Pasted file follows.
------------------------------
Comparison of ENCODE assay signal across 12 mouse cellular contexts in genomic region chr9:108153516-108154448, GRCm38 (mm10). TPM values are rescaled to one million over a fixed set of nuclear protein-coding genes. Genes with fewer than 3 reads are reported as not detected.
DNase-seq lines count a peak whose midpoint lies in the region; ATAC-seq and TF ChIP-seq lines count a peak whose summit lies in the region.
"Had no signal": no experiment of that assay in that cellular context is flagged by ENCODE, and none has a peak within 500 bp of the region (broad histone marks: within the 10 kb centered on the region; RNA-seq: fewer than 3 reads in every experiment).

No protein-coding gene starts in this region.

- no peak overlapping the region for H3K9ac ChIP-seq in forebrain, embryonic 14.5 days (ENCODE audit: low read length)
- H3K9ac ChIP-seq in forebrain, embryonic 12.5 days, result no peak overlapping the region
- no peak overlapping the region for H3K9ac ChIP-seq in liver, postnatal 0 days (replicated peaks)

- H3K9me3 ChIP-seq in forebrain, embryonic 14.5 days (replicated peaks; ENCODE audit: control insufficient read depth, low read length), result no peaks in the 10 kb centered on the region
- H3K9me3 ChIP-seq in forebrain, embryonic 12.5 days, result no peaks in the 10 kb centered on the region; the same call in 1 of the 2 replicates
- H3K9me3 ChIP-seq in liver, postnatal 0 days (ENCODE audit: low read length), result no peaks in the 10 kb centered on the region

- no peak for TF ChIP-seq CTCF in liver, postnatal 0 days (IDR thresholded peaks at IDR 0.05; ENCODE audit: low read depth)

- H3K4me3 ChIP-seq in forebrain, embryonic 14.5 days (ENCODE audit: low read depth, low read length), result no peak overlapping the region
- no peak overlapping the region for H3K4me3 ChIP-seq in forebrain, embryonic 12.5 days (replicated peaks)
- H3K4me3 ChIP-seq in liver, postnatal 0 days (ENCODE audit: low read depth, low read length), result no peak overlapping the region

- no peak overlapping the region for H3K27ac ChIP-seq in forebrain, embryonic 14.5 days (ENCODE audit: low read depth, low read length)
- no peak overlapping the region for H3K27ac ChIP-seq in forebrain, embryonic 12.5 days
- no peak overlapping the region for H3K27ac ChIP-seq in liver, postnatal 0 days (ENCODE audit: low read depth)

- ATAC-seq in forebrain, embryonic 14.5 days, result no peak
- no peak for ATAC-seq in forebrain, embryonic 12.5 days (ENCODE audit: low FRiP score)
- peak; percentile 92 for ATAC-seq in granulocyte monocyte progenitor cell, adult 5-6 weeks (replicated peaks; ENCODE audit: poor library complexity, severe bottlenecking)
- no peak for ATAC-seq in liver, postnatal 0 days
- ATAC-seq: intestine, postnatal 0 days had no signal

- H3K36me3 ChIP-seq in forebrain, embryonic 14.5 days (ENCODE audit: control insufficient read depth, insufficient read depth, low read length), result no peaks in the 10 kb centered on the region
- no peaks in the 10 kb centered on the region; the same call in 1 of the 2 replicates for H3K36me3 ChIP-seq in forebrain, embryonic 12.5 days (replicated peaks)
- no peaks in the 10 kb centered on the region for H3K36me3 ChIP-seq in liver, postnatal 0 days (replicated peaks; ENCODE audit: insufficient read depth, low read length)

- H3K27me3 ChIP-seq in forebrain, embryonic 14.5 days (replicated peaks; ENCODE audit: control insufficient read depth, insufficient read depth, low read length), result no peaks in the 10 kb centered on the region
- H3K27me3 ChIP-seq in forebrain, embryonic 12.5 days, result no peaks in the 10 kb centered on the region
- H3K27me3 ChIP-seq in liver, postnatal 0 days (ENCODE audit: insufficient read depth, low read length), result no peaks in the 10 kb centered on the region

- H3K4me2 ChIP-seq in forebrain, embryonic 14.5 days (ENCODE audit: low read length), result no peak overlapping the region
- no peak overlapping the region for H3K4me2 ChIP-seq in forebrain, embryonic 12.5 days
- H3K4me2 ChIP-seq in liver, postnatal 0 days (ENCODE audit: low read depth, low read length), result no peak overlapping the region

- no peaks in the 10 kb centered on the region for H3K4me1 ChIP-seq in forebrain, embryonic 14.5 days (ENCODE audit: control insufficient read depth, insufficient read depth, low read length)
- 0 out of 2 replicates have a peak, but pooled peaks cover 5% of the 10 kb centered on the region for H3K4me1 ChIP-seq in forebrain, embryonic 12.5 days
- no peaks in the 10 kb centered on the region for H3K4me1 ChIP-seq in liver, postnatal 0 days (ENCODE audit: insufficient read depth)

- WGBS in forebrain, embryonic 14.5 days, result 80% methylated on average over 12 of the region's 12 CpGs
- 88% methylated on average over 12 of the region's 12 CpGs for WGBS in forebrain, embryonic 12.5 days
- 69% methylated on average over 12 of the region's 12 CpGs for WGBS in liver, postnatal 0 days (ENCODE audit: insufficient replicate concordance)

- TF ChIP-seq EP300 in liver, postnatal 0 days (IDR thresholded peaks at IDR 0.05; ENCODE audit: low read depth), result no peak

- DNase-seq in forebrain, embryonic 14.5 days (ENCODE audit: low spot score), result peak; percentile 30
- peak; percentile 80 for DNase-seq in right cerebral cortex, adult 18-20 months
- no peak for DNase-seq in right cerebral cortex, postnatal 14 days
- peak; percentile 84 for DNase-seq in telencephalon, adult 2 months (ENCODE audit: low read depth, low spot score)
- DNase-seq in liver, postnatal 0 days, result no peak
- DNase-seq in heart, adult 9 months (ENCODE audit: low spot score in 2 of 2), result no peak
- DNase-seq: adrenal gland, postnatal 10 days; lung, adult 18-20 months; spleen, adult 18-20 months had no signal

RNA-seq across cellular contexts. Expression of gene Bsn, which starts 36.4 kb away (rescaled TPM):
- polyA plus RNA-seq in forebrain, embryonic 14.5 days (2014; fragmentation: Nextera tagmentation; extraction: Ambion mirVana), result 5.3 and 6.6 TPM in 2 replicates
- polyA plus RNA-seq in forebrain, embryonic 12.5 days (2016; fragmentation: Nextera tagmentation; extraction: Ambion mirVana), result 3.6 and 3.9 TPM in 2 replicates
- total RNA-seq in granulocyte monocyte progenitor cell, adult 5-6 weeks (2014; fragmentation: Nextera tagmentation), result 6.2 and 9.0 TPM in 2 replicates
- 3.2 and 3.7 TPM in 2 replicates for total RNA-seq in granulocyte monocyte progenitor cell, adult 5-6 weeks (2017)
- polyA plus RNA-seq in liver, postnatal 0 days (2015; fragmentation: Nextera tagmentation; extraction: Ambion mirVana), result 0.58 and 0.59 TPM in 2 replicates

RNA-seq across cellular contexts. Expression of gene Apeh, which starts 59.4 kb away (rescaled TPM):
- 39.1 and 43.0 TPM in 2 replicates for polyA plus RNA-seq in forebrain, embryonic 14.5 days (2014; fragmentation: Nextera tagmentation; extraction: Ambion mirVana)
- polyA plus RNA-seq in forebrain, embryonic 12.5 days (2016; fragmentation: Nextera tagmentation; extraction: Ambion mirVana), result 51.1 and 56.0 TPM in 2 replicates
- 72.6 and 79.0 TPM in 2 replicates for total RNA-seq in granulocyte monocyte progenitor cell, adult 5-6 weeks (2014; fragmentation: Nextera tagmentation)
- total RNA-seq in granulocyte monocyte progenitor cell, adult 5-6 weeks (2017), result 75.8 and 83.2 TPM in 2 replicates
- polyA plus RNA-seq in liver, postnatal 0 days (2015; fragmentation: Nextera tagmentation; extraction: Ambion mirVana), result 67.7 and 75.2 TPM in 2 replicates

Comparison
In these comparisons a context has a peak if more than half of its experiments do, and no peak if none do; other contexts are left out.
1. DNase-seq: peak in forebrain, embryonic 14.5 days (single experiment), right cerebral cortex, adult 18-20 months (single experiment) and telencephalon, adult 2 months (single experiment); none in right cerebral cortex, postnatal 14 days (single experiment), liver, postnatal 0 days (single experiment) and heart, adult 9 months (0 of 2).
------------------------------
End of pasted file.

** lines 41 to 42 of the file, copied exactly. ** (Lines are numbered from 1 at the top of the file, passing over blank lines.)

- no peak for DNase-seq in right cerebral cortex, postnatal 14 days
- peak; percentile 84 for DNase-seq in telencephalon, adult 2 months (ENCODE audit: low read depth, low spot score)